If you read the Sunday paper's lead article, 2012 Looking Back / 2013 Looking Forward, there were some interesting trends:
- Of the 41 opinions gathered by the paper, only two were from business leaders. The other 39 were from government employees, non-profit leaders, students and volunteers.
- The collective opinion of the group was that while 2012 was difficult, 2013 looks more promising with grand plans in store for the Basin.
- Only one of the 41 opinions said anything about the Affordable Care Act, which sinks its teeth in much deeper in 2013. Another opinion spoke about Federal and State mandates becoming more difficult to navigate.
While this is an interesting perspective from a select section of the Klamath community, my specific question is where are the opinions from Jeld-Wen, from South-Valley Bank & Trust, from Bell Hardware, from Lithia Motors, Columbia Forrest Products, Fred Meyers, Basin Mediactive, Winema Electric, your favorite restaurant owner and from a former Aqua Glass employee? If the paper was really interested in giving us a story on the real economic outlook for 2013, you would've seen fewer opinions from students, volunteers and government employees and more from business leaders.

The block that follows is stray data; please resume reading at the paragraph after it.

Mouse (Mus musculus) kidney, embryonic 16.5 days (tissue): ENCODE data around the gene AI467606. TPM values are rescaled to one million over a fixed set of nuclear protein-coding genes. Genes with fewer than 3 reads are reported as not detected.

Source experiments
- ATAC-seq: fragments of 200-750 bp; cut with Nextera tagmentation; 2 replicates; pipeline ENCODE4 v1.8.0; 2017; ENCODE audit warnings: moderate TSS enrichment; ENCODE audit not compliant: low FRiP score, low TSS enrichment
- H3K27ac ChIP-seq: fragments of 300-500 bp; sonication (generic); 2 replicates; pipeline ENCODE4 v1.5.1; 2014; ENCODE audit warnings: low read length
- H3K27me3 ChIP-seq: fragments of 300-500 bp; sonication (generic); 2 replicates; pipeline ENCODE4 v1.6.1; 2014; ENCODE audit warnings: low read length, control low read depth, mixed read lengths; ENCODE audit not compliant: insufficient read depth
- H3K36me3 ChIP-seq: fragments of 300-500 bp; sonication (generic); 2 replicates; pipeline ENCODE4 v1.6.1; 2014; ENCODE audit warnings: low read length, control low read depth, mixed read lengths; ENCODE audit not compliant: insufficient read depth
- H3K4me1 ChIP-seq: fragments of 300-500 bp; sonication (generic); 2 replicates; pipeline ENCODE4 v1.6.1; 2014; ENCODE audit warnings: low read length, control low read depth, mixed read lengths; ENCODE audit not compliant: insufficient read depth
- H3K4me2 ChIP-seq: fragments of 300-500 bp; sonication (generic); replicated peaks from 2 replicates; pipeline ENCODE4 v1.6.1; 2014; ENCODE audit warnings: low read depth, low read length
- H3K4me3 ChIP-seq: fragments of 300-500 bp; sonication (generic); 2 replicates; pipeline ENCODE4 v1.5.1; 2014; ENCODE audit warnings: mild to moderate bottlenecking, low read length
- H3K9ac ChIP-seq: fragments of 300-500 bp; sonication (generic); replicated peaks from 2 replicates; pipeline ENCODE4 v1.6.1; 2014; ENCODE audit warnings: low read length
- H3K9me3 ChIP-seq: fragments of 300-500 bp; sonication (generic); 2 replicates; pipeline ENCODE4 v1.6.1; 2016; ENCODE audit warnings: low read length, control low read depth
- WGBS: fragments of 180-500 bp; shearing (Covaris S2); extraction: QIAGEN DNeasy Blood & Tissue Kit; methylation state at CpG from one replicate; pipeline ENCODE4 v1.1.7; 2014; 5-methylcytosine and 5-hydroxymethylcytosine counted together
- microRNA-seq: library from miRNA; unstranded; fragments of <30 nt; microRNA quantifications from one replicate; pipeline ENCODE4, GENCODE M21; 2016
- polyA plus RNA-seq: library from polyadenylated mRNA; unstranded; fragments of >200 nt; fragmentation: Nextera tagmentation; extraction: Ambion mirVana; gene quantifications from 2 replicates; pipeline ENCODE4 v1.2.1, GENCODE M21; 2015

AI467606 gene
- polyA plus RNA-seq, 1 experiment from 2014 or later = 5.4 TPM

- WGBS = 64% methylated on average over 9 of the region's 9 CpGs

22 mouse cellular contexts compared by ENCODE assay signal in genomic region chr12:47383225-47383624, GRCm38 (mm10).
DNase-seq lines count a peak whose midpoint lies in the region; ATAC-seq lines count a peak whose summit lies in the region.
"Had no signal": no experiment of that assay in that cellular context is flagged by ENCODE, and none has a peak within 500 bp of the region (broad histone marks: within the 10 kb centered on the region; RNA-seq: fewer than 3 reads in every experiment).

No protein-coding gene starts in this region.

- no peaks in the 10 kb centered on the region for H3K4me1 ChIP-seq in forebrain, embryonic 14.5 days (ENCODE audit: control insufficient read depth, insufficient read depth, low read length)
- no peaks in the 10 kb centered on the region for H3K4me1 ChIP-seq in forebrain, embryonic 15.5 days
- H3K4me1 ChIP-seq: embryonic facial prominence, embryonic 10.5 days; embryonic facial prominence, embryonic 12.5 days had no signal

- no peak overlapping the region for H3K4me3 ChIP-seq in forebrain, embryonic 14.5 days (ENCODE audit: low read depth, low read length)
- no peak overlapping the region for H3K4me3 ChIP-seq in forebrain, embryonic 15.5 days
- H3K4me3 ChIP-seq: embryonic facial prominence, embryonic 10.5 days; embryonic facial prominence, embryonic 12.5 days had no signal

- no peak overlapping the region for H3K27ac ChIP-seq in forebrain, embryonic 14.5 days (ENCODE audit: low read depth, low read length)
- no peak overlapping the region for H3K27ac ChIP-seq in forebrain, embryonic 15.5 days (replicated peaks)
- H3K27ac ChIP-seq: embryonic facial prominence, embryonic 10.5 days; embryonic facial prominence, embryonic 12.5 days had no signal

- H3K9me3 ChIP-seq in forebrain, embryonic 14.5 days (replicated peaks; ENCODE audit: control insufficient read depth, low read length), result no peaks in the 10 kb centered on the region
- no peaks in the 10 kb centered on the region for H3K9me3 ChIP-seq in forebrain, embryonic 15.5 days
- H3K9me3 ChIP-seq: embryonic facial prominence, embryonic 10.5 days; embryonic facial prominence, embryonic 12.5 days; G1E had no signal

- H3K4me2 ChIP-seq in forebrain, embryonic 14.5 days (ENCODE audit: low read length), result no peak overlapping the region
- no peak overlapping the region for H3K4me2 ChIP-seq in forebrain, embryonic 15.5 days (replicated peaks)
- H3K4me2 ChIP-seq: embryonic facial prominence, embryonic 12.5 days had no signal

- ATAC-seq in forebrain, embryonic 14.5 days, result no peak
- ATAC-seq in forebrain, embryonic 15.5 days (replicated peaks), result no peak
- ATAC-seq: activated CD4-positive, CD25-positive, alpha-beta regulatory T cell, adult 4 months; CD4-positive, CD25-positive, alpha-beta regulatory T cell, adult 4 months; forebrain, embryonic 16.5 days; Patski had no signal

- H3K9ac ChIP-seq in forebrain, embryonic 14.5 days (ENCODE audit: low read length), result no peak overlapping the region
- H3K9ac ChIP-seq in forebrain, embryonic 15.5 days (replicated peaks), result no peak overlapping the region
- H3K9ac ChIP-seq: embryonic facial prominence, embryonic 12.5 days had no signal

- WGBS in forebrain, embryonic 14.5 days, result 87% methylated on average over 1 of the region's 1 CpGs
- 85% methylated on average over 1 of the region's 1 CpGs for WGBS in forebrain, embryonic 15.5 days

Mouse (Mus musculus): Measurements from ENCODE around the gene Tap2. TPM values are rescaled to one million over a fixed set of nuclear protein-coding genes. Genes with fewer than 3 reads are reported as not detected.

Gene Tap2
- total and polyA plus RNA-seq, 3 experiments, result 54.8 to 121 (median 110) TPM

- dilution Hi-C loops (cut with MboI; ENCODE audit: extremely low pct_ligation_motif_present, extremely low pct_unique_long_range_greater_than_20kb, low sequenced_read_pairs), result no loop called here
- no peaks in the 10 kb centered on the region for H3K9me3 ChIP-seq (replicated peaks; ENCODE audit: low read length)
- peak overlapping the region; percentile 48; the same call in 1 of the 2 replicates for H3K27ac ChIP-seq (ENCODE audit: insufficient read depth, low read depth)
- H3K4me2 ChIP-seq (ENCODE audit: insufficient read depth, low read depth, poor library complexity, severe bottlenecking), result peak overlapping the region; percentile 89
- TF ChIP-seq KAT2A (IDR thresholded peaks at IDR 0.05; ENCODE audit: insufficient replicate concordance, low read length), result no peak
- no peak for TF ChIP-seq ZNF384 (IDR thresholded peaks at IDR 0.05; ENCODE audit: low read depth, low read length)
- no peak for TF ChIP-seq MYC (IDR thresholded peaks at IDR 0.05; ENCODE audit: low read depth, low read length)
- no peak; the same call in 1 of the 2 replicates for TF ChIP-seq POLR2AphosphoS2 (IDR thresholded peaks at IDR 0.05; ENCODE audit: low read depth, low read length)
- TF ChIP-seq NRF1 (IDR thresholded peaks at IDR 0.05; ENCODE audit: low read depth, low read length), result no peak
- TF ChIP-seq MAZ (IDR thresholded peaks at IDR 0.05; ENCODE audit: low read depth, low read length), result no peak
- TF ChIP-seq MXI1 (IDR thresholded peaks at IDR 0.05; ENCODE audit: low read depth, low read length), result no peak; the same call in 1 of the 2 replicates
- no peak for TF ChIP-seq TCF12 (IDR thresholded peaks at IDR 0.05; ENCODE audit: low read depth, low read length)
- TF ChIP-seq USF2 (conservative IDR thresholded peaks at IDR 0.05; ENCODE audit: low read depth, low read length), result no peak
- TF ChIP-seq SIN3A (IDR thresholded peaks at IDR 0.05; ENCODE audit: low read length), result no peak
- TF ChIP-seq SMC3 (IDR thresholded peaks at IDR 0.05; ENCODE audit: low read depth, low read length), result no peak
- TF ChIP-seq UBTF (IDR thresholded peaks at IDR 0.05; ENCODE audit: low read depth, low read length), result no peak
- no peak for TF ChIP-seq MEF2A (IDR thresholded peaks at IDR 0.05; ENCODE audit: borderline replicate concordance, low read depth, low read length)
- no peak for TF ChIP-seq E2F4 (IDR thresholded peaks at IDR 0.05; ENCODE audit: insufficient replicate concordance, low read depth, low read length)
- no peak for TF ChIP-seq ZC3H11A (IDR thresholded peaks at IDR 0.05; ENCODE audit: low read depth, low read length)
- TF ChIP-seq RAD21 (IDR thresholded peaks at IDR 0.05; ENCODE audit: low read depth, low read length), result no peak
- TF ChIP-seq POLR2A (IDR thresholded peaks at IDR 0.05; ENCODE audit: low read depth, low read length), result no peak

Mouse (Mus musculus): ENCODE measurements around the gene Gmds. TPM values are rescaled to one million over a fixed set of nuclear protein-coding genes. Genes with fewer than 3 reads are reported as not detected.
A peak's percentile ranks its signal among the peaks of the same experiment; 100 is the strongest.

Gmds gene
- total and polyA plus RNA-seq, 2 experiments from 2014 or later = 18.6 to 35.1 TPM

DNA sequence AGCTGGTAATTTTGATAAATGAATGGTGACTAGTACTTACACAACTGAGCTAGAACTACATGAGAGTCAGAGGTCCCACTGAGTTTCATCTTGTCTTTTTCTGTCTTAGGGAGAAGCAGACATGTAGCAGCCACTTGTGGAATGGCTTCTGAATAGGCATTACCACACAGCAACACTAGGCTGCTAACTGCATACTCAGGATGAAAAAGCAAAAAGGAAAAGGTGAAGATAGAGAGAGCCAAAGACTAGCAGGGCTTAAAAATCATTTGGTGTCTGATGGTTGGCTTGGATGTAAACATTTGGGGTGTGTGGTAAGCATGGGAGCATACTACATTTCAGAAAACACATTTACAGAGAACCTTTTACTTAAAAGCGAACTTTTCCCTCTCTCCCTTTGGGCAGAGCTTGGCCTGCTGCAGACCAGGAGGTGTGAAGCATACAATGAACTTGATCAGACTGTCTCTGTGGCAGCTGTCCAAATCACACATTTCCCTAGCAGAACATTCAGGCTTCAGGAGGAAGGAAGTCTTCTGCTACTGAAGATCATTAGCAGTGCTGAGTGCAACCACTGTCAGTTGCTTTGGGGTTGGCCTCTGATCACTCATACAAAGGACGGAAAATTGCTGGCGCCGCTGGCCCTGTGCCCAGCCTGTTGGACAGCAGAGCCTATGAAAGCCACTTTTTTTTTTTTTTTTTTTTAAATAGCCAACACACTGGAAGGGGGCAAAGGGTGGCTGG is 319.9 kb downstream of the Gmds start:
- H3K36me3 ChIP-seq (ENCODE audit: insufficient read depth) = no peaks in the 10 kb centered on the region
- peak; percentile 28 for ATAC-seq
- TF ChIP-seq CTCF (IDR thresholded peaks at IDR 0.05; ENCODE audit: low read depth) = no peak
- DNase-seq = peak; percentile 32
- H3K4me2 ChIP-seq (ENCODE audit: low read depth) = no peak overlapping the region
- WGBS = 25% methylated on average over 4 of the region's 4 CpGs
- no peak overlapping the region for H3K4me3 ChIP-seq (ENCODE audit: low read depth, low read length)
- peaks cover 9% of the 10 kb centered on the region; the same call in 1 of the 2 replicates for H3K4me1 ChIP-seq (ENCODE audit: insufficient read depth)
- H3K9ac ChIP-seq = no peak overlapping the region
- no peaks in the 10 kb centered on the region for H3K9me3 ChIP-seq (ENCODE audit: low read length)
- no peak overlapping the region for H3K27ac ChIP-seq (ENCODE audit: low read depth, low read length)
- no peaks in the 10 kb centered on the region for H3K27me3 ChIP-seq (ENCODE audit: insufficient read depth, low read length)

Doesn't the paper understand that it is business that funds all these other parts of society? With an anemic business community the outlook can be anything but rosy. And yet, that's the semi-rose-colored-glass predictions we saw from most of the 41 opinions in the paper. Very few of them are concerned about downsizing or losing their jobs. The local economy doesn't apply to them. They are the elite, the special glass, that must be funded at all costs, no matter what that cost is to you or I.
If you asked any of the businesses mentioned above about their view of 2013, what you would learn is that very few are thinking about expanding (aka no new jobs), most see the Affordable Care Act as a new huge expense on their business, that the Dodd-Frank law really begins to take hold and add all sorts of rules and regulations to how and to whom banks can and can't lend money (not to mention all the new fees that will be a result of these burdens), the inability of the Federal Government to get serious about their budget and credit problems, and that revenues will most likely be flat to declining.
Happy New Year? 2013 is not likely to be a repeat 2012, but just a little bit better. No, 2013 is more likely to be 2009 all over again,... and probably a little bit worse.